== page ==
To dehydrate, slice cabbage into thin strips. Some people blanch cabbage before dehydrating while others don't. I didn't, but follow your own conscience on this.

Dehydrated cabbage.

Arrange strips on your dehydrator trays. Turn on the dehydrator and set the temperature between 125° and 135°F. I use this L'Equip model and love it. (affiliate link)

Rotate the trays throughout the dehydrating process for even drying. It will take about 7-11 hours for your cabbage to become brittle and completely dry. Our weather is quite humid and it took longer than eleven hours for mine to finish.

Store in an airtight container. I fill Mason jars, and then vacuum seal them with my FoodSaver. To rehydrate, just drop some into a soup or stew and continue to simmer until your meal is finished.

Now we can eat cabbage all year round.

Related Posts:
Tips on Growing Cabbage
Stuffed Cabbage Rolls
Freezing and Dehydrating Cabbage - this post!





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18 comments:

  1. Wow I never knew you could do this. I love dehydrating food. I need a new machine. Thanks for sharing this.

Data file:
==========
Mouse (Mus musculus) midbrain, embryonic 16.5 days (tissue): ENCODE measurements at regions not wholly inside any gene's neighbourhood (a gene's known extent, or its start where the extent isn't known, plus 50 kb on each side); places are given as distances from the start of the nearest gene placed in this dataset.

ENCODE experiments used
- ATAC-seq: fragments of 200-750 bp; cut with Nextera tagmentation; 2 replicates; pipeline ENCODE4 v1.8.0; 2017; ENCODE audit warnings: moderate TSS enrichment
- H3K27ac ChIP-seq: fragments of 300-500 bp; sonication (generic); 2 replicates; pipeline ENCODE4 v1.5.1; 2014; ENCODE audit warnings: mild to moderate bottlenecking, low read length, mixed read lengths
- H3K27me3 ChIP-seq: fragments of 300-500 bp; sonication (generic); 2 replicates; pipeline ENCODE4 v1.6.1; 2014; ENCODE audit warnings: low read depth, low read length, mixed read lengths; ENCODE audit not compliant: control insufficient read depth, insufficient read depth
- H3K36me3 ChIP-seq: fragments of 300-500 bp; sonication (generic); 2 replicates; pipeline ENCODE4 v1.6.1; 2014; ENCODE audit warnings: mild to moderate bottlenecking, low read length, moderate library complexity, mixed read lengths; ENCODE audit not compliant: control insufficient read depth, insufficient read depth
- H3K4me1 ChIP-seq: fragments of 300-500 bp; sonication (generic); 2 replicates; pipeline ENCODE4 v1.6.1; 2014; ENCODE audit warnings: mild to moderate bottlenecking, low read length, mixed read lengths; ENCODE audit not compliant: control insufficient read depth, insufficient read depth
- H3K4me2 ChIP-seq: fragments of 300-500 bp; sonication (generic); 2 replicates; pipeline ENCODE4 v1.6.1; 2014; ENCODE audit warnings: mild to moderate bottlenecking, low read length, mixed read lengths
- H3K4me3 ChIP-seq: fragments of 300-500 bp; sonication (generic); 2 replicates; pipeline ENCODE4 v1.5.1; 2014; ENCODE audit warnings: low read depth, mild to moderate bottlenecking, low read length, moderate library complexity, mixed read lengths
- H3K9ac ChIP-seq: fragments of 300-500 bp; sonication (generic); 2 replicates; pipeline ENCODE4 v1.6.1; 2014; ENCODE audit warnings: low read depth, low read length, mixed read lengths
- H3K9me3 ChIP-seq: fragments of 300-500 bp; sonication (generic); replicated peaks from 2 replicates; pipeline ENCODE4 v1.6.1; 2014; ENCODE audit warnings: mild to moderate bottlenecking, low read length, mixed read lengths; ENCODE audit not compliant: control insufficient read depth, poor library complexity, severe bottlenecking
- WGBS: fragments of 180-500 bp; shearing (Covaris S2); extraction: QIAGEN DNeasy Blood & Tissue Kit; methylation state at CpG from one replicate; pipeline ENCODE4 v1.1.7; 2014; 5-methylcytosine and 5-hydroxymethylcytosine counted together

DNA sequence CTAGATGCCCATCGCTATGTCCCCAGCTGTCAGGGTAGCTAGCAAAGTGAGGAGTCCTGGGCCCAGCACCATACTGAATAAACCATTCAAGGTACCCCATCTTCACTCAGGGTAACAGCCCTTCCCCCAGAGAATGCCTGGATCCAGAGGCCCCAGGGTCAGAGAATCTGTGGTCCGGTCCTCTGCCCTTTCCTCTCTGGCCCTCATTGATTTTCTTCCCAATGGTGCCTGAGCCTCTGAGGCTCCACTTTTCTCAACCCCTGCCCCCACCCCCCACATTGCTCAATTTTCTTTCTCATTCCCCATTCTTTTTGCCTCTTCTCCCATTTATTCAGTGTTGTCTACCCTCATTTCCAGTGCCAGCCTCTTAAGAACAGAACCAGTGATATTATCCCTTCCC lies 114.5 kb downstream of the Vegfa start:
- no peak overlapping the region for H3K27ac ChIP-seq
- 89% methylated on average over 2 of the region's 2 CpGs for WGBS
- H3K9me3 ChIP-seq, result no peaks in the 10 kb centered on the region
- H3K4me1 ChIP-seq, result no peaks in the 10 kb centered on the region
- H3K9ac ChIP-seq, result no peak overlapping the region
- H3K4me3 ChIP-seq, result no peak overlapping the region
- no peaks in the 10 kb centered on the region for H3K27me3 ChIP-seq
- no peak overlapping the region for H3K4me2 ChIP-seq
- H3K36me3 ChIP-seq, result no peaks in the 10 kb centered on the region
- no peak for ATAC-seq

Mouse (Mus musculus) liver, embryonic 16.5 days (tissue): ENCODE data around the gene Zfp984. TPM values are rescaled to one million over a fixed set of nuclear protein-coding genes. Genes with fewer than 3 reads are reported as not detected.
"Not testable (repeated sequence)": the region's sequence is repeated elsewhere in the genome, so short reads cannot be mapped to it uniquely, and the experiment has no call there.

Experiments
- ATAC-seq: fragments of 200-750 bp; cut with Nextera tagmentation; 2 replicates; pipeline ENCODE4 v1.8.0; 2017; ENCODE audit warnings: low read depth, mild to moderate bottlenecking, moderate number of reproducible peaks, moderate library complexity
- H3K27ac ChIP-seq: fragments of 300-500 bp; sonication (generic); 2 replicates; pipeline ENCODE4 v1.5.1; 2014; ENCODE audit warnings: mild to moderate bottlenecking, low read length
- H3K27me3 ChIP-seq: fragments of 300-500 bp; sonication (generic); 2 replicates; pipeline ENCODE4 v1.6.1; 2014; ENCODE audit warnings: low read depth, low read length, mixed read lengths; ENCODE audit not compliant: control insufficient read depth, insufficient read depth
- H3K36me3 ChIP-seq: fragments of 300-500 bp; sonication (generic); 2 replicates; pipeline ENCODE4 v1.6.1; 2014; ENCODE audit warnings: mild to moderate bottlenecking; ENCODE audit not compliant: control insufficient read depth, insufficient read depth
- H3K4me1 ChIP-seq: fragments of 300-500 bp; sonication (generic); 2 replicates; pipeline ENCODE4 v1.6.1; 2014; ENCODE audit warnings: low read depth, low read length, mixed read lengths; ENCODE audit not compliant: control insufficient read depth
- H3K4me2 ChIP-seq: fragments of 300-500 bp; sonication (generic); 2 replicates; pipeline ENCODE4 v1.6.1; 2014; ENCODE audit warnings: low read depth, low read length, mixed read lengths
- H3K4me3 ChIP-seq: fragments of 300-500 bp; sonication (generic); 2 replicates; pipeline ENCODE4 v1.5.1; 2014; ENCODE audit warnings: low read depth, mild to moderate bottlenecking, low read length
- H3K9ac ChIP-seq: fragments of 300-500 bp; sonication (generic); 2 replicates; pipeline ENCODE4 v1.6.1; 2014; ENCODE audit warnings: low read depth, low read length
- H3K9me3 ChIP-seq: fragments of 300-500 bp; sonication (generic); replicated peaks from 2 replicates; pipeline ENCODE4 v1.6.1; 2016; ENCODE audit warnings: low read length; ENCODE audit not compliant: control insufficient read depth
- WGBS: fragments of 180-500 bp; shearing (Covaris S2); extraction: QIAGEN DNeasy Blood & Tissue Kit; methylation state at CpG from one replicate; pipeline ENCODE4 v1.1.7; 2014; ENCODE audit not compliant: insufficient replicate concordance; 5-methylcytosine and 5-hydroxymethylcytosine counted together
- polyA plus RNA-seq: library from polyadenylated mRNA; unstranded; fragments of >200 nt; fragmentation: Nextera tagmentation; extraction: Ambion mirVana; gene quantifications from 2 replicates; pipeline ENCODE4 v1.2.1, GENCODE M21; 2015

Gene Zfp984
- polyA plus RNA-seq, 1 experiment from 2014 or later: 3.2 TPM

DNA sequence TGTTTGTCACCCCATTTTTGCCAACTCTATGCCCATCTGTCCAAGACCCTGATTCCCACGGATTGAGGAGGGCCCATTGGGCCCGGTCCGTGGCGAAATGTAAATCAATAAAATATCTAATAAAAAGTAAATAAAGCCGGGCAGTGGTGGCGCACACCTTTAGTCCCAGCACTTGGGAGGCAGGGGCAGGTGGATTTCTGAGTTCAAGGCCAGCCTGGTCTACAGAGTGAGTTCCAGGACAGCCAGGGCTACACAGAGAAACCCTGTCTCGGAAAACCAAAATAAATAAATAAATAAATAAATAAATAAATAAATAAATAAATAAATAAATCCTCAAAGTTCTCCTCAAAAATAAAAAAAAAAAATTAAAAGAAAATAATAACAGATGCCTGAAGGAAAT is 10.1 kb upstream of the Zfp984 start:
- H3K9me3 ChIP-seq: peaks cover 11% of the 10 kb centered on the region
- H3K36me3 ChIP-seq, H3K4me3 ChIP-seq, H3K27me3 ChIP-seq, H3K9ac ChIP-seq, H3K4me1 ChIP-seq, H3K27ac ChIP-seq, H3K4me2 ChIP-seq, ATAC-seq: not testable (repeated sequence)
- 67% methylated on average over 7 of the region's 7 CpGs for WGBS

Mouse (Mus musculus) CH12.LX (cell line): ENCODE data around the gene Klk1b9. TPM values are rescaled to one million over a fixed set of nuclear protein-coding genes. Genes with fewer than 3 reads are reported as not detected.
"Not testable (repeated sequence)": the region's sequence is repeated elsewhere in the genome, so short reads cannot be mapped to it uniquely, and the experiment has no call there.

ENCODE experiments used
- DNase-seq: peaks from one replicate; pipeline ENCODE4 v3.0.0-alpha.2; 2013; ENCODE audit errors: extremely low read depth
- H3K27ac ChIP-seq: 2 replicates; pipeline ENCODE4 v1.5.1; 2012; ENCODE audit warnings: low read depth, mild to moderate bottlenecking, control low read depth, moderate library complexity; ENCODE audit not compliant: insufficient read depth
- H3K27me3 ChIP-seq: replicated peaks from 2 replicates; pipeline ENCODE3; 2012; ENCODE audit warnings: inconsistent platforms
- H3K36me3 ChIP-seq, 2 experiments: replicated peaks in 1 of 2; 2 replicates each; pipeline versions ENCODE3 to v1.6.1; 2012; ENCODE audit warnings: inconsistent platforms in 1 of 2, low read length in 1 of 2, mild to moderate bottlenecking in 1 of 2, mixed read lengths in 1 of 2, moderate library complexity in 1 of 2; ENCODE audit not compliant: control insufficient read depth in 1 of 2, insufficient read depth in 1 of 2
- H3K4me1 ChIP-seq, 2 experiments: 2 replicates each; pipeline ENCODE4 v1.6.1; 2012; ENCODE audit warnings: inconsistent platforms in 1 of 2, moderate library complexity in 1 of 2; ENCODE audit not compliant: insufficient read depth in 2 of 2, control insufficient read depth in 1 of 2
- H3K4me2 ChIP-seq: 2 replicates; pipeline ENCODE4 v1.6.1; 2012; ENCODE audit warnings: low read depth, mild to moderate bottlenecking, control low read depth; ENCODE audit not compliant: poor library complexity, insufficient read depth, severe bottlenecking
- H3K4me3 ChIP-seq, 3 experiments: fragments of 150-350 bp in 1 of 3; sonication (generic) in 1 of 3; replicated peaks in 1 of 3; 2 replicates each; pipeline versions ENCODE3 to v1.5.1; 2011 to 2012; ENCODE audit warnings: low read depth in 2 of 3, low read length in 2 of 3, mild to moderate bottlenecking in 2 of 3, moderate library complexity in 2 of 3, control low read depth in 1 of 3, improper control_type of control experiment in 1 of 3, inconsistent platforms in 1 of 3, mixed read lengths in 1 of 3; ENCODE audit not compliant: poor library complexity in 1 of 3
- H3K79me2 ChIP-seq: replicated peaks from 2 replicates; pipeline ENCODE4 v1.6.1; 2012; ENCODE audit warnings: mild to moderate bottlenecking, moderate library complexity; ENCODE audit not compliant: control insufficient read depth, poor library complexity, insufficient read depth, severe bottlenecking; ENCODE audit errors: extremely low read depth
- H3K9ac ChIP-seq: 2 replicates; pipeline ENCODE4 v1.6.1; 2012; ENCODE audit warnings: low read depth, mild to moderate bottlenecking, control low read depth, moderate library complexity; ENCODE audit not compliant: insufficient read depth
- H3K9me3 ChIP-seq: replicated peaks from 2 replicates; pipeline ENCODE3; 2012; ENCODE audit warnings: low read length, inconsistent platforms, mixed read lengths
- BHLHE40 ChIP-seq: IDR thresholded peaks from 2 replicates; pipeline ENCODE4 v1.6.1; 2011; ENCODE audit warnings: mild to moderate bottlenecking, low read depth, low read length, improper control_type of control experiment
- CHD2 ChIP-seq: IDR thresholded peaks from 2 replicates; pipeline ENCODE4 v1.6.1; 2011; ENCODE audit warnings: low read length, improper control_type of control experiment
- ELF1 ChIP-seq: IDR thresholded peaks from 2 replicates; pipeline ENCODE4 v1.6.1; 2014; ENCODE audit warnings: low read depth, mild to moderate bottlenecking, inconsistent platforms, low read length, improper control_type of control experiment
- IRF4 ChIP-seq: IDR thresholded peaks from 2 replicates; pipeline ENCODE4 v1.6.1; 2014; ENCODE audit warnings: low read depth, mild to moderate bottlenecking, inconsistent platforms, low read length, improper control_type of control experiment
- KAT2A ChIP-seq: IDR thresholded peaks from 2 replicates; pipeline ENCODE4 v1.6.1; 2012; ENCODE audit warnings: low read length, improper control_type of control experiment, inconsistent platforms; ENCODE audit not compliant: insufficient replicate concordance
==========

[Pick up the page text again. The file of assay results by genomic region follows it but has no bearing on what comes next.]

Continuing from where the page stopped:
ReplyDelete
    Replies
    1. A dehydrator is a great way to preserve food! I hope you'll be able to get a new one soon.

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  2. We had corn beef and frozen cabbage last night. I have never had cabbage go to seed in hot NM. I cut the had off and leave the plant because they will have small cabbages under the leaves. These are small and sweet. I freeze lots of cabbage and Sauerkraut.

    ReplyDelete
    Replies
    1. There is nothing like experience! Thank you for sharing that. I'd read that they will sometimes form a second head if you leave the plant, but I'd planned to use the space for another crop; it's good to know that's true.

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  3. yum! I am slightly ashamed to say that I have never grown cabbage before, but now that I know how to "Put it up" maybe I'll give it a try!

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    Replies
    1. Jamie, it's really quite easy. This is the first year I've grown it too. Check out my Tips on Growing Cabbage post!

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  4. I've dehydrated cabbage but never frozen it before. Thanks for the detailed tutorial! (Stopping by from The Homesteaders Blog Hop)

    ~Taylor-Made Homestead~
    Texas